Combining stable isotope analysis of dog bone collagen with zooarchaeological evidence provides detailed insight into historic food web activities and past ecological conditions. By applying mixing model methods to established comparisons of stable isotope plot associations, along with site-specific zooarchaeological data, we were able to provide direct and detailed evidence for the consumption of marine resources by dogs and humans of Tseshaht territory. This study contributes to research in other regions where preindustrial canid diets have been isotopically examined using mixing models64,67,68. On a regional scale, these findings provide insight into dog provisioning practices across the Northwest Coast, as well as how past people interacted with the environment around them. Such perspective allows us to better understand human–dog relationships, animal husbandry practices and the economic importance these dogs had in Tseshaht Territory and beyond.
Annotated R code and isotopic data are provided in the supporting information.
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We thank the Tseshaht First Nation for the privilege of conducting this research in their traditional hahuulhi (traditional territory) and supporting this research initiative. Thanks also to staff at Pacific Rim National Park Reserve, Bamfield Marine Sciences Centre, UBC Laboratory of Archaeology, and the Departments of Geography and Anthropology at UVic for funding and support of the UVic archaeology field school in Barkley Sound. We thank Andrew Martindale and Jessica Metcalfe for formative conversations enabled by the University of British Columbia Indigenous/Science Research Cluster and the Peter Wall Institute. Jessica Metcalfe also facilitated access to lab facilities at UBC and provided valuable comments on an earlier draft of this manuscript. We thank Russ Markel for sharing isotope values for Mytilus, Myles Stocki for processing collagen samples at the University of Saskatchewan, Paul Szpak for discussions about sample preparation and calibration, and Robert Gustas and Katie Davidson for assistance with statistics and graphical outputs. We additionally thank Nicole Westre, Susan Crockford, Gay Frederick, Katie Dierks, Olaf Nehlich, Angelica Tivoli, Atilio Francisco Zangrando, ACS Lab members, HECA Lab members, UVic archaeology field school students, and the Hakai Institute’s geospatial team for aerial photos. Funding for this analysis was provided by the Department of Anthropology at the University of British Columbia and NSERC Discovery Grants held by IM (531246) and CTD (435683) and the Raincoast Conservation foundation (CTD) and the Hakai Institute (IM). EG was funded by a SSHRC Postdoctoral Fellowship and SSHRC Banting Postdoctoral Fellowship. Funding for the excavation that generated the samples examined in this study was provided by Nuu-chah-nulth Tribal Council, Tseshaht First Nation, Parks Canada, and the UVic Department of Anthropology.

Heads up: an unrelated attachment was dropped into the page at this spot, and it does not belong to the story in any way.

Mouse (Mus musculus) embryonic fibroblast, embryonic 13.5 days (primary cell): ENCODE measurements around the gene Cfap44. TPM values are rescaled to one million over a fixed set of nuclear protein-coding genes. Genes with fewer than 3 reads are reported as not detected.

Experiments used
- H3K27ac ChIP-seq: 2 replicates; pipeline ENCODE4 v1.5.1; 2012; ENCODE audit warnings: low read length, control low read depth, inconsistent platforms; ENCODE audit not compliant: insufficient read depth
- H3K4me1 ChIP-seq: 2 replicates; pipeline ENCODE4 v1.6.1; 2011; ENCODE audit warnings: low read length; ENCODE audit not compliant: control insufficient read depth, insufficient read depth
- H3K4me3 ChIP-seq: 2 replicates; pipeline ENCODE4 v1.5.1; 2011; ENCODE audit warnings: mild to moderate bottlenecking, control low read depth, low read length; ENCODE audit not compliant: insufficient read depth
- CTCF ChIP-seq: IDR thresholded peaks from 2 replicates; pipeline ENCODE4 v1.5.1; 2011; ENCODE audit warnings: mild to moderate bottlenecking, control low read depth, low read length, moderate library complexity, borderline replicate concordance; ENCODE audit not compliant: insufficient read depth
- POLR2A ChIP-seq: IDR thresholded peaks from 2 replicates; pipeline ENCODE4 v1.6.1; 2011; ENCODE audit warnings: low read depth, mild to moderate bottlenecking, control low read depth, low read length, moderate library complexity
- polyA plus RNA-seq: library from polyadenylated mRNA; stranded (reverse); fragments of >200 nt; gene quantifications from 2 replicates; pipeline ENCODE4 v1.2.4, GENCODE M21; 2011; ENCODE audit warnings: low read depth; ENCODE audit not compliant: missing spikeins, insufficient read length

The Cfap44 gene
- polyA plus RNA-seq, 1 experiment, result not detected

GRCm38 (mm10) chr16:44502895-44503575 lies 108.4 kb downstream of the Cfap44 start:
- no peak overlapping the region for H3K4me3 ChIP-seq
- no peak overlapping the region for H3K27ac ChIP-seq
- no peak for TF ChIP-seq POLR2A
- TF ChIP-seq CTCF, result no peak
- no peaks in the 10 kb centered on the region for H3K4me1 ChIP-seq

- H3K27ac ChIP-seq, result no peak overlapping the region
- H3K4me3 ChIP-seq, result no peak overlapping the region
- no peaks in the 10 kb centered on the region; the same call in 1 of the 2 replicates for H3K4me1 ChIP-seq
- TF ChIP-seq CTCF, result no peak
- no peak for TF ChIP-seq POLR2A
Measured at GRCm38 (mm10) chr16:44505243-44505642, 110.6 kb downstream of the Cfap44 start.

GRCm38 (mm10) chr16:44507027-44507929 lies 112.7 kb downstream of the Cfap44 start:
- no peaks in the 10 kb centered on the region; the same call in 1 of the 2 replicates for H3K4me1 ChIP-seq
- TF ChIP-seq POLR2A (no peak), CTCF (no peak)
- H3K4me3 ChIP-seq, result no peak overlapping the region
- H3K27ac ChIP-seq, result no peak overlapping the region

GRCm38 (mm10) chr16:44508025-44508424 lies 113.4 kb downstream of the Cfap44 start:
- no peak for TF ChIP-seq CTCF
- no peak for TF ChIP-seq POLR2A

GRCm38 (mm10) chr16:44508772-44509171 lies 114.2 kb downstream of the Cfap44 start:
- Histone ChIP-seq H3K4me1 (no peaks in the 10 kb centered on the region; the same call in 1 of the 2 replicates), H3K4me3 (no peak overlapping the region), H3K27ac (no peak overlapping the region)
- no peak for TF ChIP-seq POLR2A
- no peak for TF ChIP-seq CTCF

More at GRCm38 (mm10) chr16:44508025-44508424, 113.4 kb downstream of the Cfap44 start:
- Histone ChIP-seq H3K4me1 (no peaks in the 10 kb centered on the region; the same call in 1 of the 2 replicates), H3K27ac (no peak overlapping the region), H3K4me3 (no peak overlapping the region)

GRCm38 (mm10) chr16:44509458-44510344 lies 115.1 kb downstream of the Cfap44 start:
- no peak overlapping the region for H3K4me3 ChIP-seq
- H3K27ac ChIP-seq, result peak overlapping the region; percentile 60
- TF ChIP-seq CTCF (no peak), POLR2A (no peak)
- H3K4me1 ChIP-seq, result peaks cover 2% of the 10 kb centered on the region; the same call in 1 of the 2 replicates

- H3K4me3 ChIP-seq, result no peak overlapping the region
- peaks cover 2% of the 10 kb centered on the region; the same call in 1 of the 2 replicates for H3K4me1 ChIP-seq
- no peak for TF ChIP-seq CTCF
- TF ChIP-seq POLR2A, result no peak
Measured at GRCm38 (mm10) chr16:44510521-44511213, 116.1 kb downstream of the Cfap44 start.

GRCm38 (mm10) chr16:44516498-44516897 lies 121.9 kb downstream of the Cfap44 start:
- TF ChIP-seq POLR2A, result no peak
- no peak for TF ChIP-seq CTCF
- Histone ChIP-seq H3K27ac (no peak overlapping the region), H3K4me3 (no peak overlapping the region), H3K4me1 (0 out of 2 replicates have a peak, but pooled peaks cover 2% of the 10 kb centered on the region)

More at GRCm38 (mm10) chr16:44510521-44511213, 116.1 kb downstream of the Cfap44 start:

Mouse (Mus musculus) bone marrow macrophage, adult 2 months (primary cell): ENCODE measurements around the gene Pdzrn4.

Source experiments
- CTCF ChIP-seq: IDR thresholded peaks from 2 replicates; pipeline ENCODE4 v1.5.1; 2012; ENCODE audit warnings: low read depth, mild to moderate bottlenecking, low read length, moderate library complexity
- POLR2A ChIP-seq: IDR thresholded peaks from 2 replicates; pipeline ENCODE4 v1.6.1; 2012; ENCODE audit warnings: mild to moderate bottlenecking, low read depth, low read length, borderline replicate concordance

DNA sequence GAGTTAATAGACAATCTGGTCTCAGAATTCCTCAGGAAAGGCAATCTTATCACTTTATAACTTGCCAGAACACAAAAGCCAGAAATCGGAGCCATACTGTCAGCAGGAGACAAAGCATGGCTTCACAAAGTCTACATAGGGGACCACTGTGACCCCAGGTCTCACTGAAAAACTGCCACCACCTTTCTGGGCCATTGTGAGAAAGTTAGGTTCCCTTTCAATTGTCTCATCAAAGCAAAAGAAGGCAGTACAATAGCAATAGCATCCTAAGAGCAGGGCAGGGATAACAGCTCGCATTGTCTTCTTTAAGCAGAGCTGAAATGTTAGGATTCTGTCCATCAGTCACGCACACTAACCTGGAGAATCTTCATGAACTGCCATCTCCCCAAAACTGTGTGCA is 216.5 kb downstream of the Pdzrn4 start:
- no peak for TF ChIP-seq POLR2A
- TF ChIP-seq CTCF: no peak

The authors declare no competing interests.
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Hillis, D., McKechnie, I., Guiry, E. et al. Ancient dog diets on the Pacific Northwest Coast: zooarchaeological and stable isotope modelling evidence from Tseshaht territory and beyond. Sci Rep 10, 15630 (2020). https://doi.org/10.1038/s41598-020-71574-x